This thesis investigates the capacity to improve irrigation efficiency in dairy pastures through the practice of deficit irrigation. In this practice, less water is applied than is needed to meet full losses from evapotranspiration (ET), thus creating a soil water deficit and exposing plants to mild water stress. Deficit irrigation has been successfully used in various crops to reduce irrigation demand with minimal penalty to yield. However constraining production of pasture growth under reduced water availability is the linear relationship between biomass and ET. Two options investigated in this thesis to reduce the risks to pasture production were the potential to improve, instantaneous water use efficiency through stomatal regulation of water use (A/gs; WUEl) (leaf-level response), and irrigation efficiency (yield/irrigation applied) through increased rainfall capture (field-level response). Management options to mitigate the increased risks of practicing deficit irrigation associated with spatial and temporal variability of water requirements and climate uncertainty were also considered, including soil moisture monitoring to improve irrigation scheduling precision, climate forecasting to reduce uncertainty around irrigation requirements, and breeding opportunities for improved drought resistance. Knowledge of how stomata regulate water use and the importance of maintaining hydraulic connection between leaves and the soil for growth and survival (leaf area maintenance) under soil water deficits, were used as the basis to investigate both the limitations and opportunities to augment WUEl. Lolium perenne L. (perennial ryegrass) is the dominant pasture species grown in temperate dairy systems, and was the focus of this study. Perennial ryegrass was identified as being intrinsically drought-sensitive according to the leaf xylem, which was highly susceptible to water stress-induced declines in hydraulic conductivity. Furthermore, stomata provided no protection against hydraulic dysfunction, closing well after the point where hydraulic conductivity had declined by 50 %. Despite the lack of safety conferred by stomata, hydraulic dysfunction was neither detrimental to assimilation up to a point, nor restrictive to the recovery of hydraulic conductivity on rewatering. As a result diurnal soil water availability could be manipulated in order to achieve increases in WUEl without affecting dry matter (DM) yield (g/plant). A range of deficit irrigation strategies were tested to improve irrigation efficiency under field conditions. Increasing the cumulated potential evapotranspiration (PET) deficit from 20 mm to 60 mm before irrigation was triggered, resulted in a 50 % saving in irrigation inputs over the experimental period with no significant effect on herbage DM yield (t DM/ha) or nutritive value. When the scheduling practice was further tested at the paddock scale with grazing cows, there was however a linear decline in DM production with irrigation inputs. However, under conditions where the distribution uniformity of irrigation application was low, the variability in DM yield was similar between well-watered and deficit irrigation treatments suggesting that there was no additional risk to yield from increasing the soil water deficit to a maximum threshold of 60 mm. Furthermore, gas exchange and leaf water potential measurements sampled across a range of soil water potentials in the field indicated that on average the increase in WUEl between well-watered and deficit irrigated plants was 18.7 %, compared with a 53.5 % increase which had been achieved under glasshouse conditions. High variability in leaf water potential and hence WUEl with soil water potential, demonstrated the difficulty in the field to maintain tight control on WUEl. A comparison between irrigation scheduling methods showed that the use of granular matrix sensors improved irrigation scheduling precision resulting in a 0.24 t DM/ML increase in the response of pasture to irrigation inputs, with a water-saving of 20-33 % compared with where irrigation was scheduled according to a PET-based rainfall deficit. Seasonal climate forecasts based on the Southern Oscillation Index 5-Phase system were used to optimise the choice of the irrigation scheduling practice for Elliott, on the north-west coast of Tasmania. Probability distributions of modelled irrigation requirements were constructed using historical climate data from 1901 to 2008, as well as yield distributions under 4 different deficit irrigation strategies using the biophysical model, DairyMod. The reliability of the forecast system to predict differences in irrigation requirements (mm/year) between the SOI Phases appeared poor with statistical differences between the cumulative distribution functions of irrigation requirement non-significant when the P-values were adjusted for multiplicity. This was consistent with the considerable overlap observed between 95 % confidence intervals. However in terms of user value, the forecast system maximised DM production over a fixed scheduling strategy when water was non-limiting, whilst reducing the water requirements by 8.5%. When the irrigation allocation was capped at 250 mm (50% reduction of maximum requirements), there was less differentiation of irrigation requirements between SOI Phase distributions, negating the need for pre-season information and limiting the opportunity to improve irrigation efficiency.Breeding presents another potential avenue for improving the DM response to water inputs and was approached from the point of view of understanding differences in water transport characteristics between closely related forage grasses to assess the potential DM trade-offs associated with increased drought resistance. Cultivars of two common forage grass species were assessed with different drought performance ratings, including Lolium multiflorum Lam. and Festuca arundinacea Schreb. Species of the Festuca-Lolium complex were specifically chosen as their chromosomes share sufficient homology to pair and recombine providing much opportunity for the breeding of model genotypes. It was found that whilst vulnerability of xylem to hydraulic dysfunction (a measure of dehydration tolerance) was comparable, for F. arundinacea cultivars there was greater hydraulic risk associated with reduced stomatal sensitivity to leaf hydration. In contrast, L. multiflorum cultivars expressed a higher capacity for water transport, but more conservative stomatal regulation. Under acute soil drying, F. arundinacea was as a result more susceptible to leaf damage. However, under the sustained moderate drought conditions in this experiment, the two strategies were balanced in terms of water conservation and hydraulic utilisation, resulting in similar DM production. This thesis uses an integrated approach to investigate the opportunities for improving the irrigation efficiency of dairy pasture systems. Leaf level assessment indicated that the forage grass species tested had the capacity to lose more water than required to maintain optimal DM production. However at the field level, regulating soil water availability through irrigation scheduling to restrict stomatal regulation of water use was difficult to achieve due to the large amplitude in soil water experienced in each of the irrigation treatments. Options for mitigating the risks associated with deficit irrigation, including the use of soil moisture monitoring and climate forecasting, were demonstrated as well as implications for the breeding of drought resistant grass species based on how the coordination between hydraulic capacity and water use regulation influences biomass production and water use efficiency. The results of this thesis provide important information to the management of pastures in water-limited environments, as well as illustrate the general need for management practices to be designed in context of the crop’s physiology.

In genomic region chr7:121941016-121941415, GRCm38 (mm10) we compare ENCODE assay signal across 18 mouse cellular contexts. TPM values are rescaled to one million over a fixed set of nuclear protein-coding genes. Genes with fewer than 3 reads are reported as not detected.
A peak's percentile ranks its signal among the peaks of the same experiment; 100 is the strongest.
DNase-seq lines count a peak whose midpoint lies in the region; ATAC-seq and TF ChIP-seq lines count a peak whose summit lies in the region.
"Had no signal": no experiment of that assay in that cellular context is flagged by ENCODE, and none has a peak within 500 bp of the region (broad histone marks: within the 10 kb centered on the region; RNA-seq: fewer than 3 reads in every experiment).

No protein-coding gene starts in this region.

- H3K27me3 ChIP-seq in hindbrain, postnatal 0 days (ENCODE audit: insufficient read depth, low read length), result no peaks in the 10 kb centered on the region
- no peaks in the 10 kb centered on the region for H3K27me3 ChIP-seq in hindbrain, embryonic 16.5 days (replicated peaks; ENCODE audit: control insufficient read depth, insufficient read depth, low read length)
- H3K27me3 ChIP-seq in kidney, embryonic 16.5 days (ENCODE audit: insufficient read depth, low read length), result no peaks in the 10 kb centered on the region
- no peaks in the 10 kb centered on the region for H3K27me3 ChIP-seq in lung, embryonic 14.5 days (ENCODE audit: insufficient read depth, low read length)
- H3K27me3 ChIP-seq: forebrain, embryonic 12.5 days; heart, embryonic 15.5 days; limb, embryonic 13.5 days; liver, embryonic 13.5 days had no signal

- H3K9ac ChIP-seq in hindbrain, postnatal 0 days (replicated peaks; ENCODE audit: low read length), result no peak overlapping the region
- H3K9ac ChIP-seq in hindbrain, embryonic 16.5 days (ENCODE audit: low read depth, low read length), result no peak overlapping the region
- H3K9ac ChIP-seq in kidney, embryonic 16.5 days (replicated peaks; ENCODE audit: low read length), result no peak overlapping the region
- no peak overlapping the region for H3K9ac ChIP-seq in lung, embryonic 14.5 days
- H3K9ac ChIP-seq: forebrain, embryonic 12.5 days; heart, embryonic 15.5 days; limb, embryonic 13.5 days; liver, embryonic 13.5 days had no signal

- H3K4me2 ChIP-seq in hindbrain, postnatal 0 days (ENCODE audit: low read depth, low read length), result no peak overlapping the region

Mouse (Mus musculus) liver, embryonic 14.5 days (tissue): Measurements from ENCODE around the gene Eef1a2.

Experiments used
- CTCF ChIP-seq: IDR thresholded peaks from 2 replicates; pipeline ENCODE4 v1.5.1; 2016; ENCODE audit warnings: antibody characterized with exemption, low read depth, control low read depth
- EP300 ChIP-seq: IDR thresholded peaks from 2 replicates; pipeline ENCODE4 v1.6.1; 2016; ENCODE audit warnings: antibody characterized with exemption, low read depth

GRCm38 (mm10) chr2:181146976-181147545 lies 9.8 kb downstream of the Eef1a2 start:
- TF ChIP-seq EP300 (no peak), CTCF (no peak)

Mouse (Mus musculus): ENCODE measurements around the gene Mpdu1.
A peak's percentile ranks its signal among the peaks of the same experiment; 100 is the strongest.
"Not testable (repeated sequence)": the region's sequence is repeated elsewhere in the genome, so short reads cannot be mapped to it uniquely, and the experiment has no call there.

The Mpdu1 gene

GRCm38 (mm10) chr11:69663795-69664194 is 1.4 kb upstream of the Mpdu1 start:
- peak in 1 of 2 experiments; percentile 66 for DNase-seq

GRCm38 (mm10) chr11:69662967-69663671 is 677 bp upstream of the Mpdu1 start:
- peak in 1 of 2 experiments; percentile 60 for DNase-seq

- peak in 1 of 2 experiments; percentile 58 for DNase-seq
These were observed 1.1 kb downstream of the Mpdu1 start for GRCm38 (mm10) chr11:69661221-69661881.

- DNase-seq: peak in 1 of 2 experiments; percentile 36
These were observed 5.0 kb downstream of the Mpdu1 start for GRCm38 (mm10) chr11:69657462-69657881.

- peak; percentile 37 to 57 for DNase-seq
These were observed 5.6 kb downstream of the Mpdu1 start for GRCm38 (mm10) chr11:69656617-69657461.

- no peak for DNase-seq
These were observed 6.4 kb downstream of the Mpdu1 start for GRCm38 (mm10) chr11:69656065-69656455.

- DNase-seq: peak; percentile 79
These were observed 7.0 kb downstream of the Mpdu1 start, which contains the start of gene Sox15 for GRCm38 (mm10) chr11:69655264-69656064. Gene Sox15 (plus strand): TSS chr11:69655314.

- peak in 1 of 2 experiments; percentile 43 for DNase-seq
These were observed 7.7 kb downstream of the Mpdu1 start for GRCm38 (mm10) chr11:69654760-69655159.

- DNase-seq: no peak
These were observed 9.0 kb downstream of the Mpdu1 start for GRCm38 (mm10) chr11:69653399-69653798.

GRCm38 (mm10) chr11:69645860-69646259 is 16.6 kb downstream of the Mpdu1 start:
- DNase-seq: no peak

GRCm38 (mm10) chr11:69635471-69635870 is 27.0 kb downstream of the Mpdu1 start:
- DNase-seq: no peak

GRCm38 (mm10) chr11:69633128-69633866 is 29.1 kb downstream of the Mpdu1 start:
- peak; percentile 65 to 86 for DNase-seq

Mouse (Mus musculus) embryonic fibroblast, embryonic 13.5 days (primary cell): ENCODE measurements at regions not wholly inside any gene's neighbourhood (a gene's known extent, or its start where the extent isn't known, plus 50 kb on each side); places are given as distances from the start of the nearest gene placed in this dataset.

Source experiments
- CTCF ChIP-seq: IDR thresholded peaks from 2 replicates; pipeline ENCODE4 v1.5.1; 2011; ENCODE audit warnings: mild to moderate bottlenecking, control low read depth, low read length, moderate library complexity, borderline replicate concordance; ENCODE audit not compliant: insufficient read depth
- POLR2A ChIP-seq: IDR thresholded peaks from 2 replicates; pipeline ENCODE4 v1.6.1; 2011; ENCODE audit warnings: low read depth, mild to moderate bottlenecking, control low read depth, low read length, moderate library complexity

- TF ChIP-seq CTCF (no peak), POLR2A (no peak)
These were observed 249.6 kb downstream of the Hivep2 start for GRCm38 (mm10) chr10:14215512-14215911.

Item Type: Thesis (PhD)
Keywords: water-use efficiency, plant water relations, leaf hydraulics, irrigation scheduling, grass
Additional Information: Copyright © the Author
Date Deposited: 08 Dec 2011 01:22
Last Modified: 09 Apr 2014 04:28
URI: http://eprints.utas.edu.au/id/eprint/12466